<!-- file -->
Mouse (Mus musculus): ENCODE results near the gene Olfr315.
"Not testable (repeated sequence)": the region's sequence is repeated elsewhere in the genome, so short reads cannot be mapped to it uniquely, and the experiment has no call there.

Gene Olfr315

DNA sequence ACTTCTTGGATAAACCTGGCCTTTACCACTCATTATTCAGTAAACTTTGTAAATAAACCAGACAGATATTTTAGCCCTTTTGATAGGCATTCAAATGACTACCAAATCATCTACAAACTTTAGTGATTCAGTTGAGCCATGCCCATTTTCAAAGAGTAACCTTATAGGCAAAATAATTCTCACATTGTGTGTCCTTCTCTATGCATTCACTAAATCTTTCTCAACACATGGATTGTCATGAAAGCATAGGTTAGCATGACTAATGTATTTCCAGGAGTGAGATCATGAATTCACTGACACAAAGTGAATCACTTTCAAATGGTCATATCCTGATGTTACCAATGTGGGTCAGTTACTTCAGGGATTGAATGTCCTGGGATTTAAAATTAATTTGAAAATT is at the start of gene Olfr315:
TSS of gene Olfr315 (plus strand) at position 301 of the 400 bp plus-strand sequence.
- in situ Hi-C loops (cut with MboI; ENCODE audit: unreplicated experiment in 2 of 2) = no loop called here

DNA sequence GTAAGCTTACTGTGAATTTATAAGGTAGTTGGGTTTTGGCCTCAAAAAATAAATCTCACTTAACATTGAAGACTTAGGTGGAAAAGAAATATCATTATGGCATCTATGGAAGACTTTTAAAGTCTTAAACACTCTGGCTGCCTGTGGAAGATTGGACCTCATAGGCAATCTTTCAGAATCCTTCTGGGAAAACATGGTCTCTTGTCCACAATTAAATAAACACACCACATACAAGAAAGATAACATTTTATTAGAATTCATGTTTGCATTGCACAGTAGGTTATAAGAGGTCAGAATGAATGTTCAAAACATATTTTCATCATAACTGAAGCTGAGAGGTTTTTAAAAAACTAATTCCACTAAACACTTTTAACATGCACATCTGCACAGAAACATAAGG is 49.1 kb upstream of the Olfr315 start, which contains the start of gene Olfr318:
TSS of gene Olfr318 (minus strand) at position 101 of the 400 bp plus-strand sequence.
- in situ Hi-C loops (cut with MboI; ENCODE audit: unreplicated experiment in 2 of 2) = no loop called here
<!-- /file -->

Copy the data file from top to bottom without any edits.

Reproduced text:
Mouse (Mus musculus): ENCODE results near the gene Olfr315.
"Not testable (repeated sequence)": the region's sequence is repeated elsewhere in the genome, so short reads cannot be mapped to it uniquely, and the experiment has no call there.

Gene Olfr315

DNA sequence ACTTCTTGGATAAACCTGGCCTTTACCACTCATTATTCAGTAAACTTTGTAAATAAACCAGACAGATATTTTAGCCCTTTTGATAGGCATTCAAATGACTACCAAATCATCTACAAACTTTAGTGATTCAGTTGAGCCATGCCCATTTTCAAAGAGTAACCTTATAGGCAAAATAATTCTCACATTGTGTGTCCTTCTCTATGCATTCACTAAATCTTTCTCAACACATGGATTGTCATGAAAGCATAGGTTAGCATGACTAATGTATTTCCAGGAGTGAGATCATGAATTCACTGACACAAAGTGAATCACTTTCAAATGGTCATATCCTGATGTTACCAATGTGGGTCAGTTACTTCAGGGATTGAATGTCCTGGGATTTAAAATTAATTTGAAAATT is at the start of gene Olfr315:
TSS of gene Olfr315 (plus strand) at position 301 of the 400 bp plus-strand sequence.
- in situ Hi-C loops (cut with MboI; ENCODE audit: unreplicated experiment in 2 of 2) = no loop called here

DNA sequence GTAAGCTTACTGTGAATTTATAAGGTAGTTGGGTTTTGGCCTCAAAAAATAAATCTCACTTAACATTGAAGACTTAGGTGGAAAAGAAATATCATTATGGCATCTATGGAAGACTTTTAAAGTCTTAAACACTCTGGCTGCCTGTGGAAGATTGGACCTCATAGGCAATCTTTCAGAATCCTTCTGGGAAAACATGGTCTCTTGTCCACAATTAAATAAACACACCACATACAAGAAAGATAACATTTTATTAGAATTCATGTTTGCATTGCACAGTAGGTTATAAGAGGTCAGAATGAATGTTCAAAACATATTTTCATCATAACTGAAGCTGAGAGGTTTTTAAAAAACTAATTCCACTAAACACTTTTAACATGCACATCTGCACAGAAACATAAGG is 49.1 kb upstream of the Olfr315 start, which contains the start of gene Olfr318:
TSS of gene Olfr318 (minus strand) at position 101 of the 400 bp plus-strand sequence.
- in situ Hi-C loops (cut with MboI; ENCODE audit: unreplicated experiment in 2 of 2) = no loop called here